In the next few months, we'll begin hearing about International Customer driven block buy of their aircraft where instead of purchasing their LOT orders for a given production year, they pool their resources over multiple lots and place one large block order. This allows the JPO to negotiate with more leverage and get closer to the cost target of $85 Million URF earlier than FRP.
The US may not join initial block buys (but Trump could surely sanction this in the interest of cost savings which he has identified as a goal on this program) but regardless of this, international customers that could make up to 50% of the LRIP-11 orders would. Here is Norway's plan of ordering a few years worth of orders upfront -Norway requests 12 F-35As in proposed block buy
Singha wrote:give up current reserved production slots and then come in once the unit costs are amortized across 100s of airframes and teething troubles sorted out.
I haven't looked into this recently but they don't have to commit long term production slots. I think the JPO cycle is 3 years so by 2018 for example they have to firm up 2021 delivery slots or 2021-2023 if they are looking into block buys. The entire production was soft-capped by Frank Kendall so regardless all procurement plans including those of the US were moved to the right as the program was re-baselined.
On the net, any slots freed up by partner nations have been taken up by FMS customers, 3 of which have come in even during Low Rate production phase. The assembly line at Fort Worth is designed for 1 a day FACO and there is excess capacity at the Italian line as well (probably Japan too) so they have some flexibility in the long run at increasing production as long as they have a heads up and are allowed to give their suppliers enough time to invest in it.
Another satisfied customer looking to jump out of the F-35 project?
Singapore is putting on hold plans to procure up to 12 Lockheed-Martin supersonic fifth-generation F-35B stealth multirole fighter jets for the Republic of Singapore Air Force (RSAF), according to the Pentagon’s F-35 program office, Bloomberg News reports.http://thediplomat.com/2016/08/enough-a ... h-fighter/
, You may not know this, but Singapore was never a "customer" for the aircraft. They were always an interested party (having signed a Security Cooperation Agreement that gives them access to information and does not make them a development contributing partner) and are still interested in pursuing their purchase (most likely the F-35B) after their legacy fleet modernization plans are completed.
When they do decide the buy the F-35, they will do so not like a partner-nation that has signed an MOU and is therefore just required to request production slots through the JPO, but as an FMS customer much like Israel, Japan, or South Korea.
Most that follow the program know this and now you do too. Singapore Eyes F-35 for 2030 Time Frame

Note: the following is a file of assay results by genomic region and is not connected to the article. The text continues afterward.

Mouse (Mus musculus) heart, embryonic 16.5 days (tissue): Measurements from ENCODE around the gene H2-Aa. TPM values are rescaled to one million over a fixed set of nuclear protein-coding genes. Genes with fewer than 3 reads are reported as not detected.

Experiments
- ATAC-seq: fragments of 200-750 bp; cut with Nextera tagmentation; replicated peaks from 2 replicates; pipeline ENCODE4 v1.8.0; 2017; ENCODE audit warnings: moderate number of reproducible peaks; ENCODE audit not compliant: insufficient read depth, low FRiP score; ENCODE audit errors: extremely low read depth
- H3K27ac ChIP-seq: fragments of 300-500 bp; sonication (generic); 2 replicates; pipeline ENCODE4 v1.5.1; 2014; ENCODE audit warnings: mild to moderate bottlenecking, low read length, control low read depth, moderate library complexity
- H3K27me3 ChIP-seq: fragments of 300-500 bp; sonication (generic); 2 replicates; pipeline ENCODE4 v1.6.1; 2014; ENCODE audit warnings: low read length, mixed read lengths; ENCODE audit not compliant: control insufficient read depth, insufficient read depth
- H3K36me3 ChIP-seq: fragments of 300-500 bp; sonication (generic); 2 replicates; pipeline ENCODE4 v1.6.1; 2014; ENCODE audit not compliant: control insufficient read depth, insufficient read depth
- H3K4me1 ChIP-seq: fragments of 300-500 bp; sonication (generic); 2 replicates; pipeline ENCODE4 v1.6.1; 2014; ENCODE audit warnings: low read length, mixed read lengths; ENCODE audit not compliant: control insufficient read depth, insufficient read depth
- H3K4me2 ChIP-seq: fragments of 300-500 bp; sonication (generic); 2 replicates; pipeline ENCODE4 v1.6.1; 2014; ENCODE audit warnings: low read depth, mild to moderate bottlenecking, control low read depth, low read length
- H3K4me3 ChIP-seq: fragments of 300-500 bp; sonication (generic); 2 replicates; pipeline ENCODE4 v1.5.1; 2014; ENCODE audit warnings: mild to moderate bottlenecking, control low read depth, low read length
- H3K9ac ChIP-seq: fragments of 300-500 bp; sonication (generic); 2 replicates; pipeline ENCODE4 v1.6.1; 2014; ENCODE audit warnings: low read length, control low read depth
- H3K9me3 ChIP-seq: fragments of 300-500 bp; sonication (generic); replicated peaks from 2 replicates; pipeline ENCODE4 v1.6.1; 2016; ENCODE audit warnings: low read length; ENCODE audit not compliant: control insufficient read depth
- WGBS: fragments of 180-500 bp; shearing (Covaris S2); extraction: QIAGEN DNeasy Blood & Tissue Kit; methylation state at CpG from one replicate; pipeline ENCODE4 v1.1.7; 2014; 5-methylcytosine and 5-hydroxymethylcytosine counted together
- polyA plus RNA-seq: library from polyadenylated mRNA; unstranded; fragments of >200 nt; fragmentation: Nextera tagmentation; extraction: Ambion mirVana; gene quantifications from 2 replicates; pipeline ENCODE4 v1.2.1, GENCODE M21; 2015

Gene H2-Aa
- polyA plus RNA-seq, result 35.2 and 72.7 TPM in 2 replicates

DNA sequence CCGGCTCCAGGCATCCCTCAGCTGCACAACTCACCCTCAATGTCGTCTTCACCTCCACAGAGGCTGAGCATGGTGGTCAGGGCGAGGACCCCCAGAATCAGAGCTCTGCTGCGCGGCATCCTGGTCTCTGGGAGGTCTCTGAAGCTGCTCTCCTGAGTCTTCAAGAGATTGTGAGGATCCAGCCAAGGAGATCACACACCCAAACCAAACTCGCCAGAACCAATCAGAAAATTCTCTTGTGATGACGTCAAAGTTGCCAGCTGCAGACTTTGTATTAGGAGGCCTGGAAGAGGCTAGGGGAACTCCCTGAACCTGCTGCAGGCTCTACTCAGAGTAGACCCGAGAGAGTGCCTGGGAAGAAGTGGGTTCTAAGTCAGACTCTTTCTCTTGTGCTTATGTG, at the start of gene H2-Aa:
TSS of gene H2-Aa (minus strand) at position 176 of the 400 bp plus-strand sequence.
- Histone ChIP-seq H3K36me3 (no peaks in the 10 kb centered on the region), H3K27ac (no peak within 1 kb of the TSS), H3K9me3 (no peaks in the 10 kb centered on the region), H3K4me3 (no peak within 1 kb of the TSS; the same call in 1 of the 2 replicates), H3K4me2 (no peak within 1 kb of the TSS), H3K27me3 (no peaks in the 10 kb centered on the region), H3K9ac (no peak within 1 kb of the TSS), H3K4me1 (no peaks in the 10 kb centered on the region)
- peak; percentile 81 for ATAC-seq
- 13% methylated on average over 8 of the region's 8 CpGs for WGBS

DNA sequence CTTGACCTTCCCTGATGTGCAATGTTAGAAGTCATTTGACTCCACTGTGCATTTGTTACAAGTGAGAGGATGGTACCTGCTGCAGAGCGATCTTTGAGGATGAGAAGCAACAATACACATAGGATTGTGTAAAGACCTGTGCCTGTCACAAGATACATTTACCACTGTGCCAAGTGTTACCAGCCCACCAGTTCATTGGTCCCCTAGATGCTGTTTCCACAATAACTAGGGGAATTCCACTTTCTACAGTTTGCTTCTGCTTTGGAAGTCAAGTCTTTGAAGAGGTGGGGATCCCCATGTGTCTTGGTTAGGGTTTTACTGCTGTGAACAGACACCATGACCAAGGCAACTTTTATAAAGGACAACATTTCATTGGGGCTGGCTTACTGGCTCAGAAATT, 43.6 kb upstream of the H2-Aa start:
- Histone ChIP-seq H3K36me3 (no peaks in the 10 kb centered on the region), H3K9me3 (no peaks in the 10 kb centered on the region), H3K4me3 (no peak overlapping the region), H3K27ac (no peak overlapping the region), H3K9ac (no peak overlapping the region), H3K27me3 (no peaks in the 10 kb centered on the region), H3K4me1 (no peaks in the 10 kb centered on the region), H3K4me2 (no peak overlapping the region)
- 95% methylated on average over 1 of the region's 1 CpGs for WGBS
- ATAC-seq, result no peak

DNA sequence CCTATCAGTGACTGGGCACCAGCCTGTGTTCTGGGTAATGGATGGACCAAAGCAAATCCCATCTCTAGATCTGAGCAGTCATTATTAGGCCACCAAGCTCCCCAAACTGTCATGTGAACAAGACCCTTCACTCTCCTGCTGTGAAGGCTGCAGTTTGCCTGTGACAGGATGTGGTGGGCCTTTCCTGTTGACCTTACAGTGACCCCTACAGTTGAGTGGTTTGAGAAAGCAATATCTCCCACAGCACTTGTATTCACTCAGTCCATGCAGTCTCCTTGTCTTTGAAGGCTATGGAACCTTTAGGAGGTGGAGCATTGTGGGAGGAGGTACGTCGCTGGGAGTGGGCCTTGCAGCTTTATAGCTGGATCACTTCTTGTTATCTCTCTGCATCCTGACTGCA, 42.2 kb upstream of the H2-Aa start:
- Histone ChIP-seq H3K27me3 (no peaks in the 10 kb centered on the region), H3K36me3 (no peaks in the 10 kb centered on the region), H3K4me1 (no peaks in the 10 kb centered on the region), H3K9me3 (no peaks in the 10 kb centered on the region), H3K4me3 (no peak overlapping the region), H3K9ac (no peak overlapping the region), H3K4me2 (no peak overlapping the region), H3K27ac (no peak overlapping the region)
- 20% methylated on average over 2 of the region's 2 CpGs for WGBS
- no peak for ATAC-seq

Their plans have always been to complete F-15SG purchase (where they had a lot of options baked into the contract and have kept exact number of those exercised under wraps), upgrade their existing fourth generation aircraft and then acquire 5th generation complementary capability.
They are executing this as we speak in the conclusion of their SG order, contracts for F-16 modernization with Lockheed, and opening up long term discussions with Lockheed and JPO on the F-35. Unlike many other partner and FMS customers that have fleet replace dictate modernization time-lines, Singapore want's 5th generation capability by 2030 as their defense-minister describes (highlighted in the article posted above).
They have relatively young F-16's, and practically brand new F-15 SG's. Their path towards keeping their F-16 fleet modernized, while addressing capability gaps through the acquisition of F-35B around the end of next decade is perfectly understandable. The aircraft provides unique capability not provided by either of the two existing aircraft. Once it's time to replace the F-16's they'll most likely look at acquiring some F-35As as well, but that is likely be well into the 2030s.
I'll chalk this up as well to your lack of knowledge and not yet another deliberate attempt at stating false information much like the previous examples.
As for the original program partners - there has only been ONE that has yet to order or commit to ordering any aircraft. That being CANADA where the PM wants to compete it's procurement phase. The rest have all either received aircraft or are soon going to begin receiving theirs.
Now if only we could discuss factual information or opinion based on well grounded understanding of the program and the technology instead of what, in many cases, clearly amounts to trolling. Since now, a mod has joined the discourse, let's let him decide whether you're last rant was based on anything factual and whether it did anything to counter claims that you have clearly been stating something that is easy to disprove by using even the most basic-Google skills.